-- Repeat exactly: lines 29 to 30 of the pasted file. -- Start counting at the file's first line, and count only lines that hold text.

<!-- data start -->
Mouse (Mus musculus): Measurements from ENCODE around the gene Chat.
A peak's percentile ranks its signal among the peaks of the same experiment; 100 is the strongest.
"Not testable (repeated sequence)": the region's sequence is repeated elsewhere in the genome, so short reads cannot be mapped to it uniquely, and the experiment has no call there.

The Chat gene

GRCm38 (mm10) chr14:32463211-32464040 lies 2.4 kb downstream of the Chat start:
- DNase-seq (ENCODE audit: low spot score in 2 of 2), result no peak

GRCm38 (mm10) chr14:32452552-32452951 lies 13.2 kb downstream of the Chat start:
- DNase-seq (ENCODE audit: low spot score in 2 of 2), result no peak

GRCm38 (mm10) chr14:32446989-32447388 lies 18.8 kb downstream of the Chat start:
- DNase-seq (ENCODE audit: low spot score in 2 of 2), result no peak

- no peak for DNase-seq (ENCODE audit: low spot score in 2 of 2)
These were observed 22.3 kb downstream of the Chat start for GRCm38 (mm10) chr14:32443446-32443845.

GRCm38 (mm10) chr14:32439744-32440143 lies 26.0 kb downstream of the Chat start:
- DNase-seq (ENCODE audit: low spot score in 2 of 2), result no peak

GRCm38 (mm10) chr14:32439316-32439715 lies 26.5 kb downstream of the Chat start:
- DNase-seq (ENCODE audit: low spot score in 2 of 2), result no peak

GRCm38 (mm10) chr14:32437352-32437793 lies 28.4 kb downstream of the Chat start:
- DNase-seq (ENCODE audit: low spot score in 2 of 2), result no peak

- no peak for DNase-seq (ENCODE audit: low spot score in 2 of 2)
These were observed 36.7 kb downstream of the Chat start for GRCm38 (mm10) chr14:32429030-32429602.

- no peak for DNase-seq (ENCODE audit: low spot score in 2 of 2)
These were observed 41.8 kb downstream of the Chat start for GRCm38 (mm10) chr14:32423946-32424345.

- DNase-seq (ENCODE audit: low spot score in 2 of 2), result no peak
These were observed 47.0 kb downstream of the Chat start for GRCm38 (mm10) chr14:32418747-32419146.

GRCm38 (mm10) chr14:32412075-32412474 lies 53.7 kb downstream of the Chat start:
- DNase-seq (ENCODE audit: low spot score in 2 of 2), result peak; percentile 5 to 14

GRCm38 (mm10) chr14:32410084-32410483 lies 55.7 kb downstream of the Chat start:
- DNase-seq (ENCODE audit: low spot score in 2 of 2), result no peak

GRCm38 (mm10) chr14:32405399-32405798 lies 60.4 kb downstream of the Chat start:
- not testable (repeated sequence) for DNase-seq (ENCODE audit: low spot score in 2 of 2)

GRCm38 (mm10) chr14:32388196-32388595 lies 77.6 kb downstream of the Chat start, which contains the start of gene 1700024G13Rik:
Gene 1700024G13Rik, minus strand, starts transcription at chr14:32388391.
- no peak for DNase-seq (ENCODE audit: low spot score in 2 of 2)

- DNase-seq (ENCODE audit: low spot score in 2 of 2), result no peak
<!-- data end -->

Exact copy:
GRCm38 (mm10) chr14:32405399-32405798 lies 60.4 kb downstream of the Chat start:
- not testable (repeated sequence) for DNase-seq (ENCODE audit: low spot score in 2 of 2)